Letter to the Editor: Newport Village Project Brings Anxiety to Locals

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As pointed out in a recent poll in the local newspaper, The Newport Beach Indy, only one third of the respondents were happy with the Newport Village Concept for Mariners’ Mile, one third wanted some changes (but not those proposed by the Newport Village concept,) while one third wanted no changes at all.

Granted this survey represented only a small microcosm of residents, but if experience is any indicator, I would say that the survey represents reality. The unpopularity of the project was pretty clear among those attending its Veteran’s Day roll-out. The audience asked numerous anxious questions but for the most part, did not seem satisfied with the answers. In fact, many people left that evening feeling that there were many more questions than answers.

A major concern of a big majority of residents in Cliffhaven and Newport Heights is the widening of Pacific Coast Highway. Though Cliffhaven and Newport Height’s residents have been trying to communicate the last two years with the city about their objections to this happening, the city has been silent. Now there are rumors that they intend to have the development of Newport Village accompanied by the expansion of Pacific Coast Highway to six lanes.

An expansion of PCH in the proposed Newport Village area would certainly render it a failure. Cars do not roll through villages at 50 miles per hour. A more creative answer must be provided for the traffic problems, such as an additional traffic lights, or more crosswalks to slow traffic down, not speed it up. A village is understood as a destination where the pace slows to allow pedestrians, cyclists and automobiles to intermingle safely and leisurely.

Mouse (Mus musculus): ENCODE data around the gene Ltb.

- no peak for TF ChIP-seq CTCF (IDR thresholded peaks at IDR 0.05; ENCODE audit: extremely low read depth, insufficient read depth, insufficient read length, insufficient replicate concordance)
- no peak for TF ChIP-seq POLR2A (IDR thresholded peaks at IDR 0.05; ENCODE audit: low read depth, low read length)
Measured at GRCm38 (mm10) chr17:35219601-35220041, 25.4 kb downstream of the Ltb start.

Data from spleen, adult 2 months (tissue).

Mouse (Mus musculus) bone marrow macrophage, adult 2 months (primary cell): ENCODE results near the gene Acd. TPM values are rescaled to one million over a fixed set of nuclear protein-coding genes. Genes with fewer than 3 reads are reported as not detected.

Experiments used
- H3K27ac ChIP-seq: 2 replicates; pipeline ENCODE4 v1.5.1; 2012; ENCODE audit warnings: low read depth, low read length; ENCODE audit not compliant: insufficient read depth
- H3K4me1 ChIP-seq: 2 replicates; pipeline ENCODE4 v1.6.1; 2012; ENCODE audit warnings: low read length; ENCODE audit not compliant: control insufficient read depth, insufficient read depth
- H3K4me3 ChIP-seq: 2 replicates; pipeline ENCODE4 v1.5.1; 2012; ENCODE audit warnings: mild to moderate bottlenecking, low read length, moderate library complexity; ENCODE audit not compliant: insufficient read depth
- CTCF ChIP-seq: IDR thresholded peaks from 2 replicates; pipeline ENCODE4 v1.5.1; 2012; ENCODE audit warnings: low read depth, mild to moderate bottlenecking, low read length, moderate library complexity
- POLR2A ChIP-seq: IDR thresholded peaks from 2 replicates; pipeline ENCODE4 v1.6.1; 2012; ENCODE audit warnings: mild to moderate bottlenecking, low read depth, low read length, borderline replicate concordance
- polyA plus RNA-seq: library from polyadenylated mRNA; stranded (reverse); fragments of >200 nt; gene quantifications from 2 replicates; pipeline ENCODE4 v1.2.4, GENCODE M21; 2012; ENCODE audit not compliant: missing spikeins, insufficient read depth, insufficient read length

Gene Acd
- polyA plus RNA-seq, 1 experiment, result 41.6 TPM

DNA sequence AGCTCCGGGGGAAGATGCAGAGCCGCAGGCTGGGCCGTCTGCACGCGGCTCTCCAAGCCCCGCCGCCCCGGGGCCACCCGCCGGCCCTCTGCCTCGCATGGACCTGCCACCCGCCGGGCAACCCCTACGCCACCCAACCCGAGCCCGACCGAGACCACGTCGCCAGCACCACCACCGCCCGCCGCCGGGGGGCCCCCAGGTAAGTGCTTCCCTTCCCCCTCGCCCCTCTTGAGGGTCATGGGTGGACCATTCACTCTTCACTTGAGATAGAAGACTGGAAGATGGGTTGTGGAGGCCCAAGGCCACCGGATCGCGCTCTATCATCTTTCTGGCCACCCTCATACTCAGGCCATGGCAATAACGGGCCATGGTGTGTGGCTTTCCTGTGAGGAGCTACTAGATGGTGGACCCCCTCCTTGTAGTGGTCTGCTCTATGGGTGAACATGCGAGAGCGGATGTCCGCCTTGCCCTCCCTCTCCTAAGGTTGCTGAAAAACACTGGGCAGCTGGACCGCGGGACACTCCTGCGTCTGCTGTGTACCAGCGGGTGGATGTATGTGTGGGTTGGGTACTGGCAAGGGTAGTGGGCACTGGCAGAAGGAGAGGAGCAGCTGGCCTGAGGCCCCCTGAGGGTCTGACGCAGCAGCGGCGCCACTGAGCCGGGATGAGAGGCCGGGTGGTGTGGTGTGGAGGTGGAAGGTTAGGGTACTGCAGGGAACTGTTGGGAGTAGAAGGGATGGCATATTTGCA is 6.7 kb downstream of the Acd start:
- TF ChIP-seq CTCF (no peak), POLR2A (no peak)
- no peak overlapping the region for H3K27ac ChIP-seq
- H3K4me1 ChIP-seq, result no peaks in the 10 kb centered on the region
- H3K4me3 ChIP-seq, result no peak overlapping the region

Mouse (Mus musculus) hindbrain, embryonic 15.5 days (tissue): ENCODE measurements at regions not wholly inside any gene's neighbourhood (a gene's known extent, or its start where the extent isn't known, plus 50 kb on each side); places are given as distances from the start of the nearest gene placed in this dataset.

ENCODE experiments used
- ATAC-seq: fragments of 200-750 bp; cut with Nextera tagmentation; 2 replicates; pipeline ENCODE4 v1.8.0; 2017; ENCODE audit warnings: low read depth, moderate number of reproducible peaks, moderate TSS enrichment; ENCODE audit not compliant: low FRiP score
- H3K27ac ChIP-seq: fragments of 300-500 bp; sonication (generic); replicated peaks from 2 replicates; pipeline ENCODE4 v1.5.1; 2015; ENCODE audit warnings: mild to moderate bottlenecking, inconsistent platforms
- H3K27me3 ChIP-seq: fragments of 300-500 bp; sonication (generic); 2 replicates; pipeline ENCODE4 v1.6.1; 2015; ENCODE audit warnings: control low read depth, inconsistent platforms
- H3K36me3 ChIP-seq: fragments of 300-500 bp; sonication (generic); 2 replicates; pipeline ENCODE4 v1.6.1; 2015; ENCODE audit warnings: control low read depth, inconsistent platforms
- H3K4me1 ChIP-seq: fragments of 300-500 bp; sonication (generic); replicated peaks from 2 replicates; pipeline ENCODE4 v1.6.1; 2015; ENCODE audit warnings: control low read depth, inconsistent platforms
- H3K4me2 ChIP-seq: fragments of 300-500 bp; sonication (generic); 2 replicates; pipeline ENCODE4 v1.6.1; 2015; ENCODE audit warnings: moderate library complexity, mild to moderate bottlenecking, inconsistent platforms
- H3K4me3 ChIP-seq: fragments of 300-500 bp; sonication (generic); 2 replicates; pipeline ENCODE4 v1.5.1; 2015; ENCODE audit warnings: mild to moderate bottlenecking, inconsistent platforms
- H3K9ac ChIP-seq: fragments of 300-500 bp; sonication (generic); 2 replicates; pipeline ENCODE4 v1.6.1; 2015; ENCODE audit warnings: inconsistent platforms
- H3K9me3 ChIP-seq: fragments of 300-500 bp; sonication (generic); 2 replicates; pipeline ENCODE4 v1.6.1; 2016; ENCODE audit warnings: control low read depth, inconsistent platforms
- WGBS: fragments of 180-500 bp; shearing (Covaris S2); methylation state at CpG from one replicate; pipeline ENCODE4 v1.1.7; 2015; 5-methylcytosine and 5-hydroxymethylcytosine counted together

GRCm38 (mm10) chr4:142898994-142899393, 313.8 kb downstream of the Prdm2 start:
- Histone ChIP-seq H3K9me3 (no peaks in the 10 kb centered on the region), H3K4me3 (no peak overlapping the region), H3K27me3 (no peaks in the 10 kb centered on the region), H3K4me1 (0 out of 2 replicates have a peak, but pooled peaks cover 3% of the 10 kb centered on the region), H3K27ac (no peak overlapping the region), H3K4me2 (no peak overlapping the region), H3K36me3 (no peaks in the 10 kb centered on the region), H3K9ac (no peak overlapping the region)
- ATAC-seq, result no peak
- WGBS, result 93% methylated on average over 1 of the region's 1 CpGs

The impact of an expanded six lane highway through Mariners’ Mile will permanently limit the city’s opportunity to establish a walkable village, connecting both sides of Coast Highway. The idea of an expanded Pacific Coast Highway through Mariner’s Mile has been considered over and over for at least 35 years and has never garnered much favor among residents. It is a very bad idea and needs to be abandoned permanently.

There are many other problems with the “Village” that need to be seriously considered.

The fact that the community has only seen concepts and not many details of the development has the residents of the Heights and Cliffhaven very concerned.

For instance, in one place next to the apartment structures, there are only 30 feet which separate the large apartment complex from neighbors who have lived there for many years. They have no idea what that 30-foot separation will look like.

In addition, there are methane gas problems to consider, public views from city parks which will be obstructed, a large expected increase in noise pollution, the concern over how historical buildings will be protected, and the gigantic size of the development itself which again, has only been presented in a very sketchy way.

Lynn Lorenz
Newport Beach

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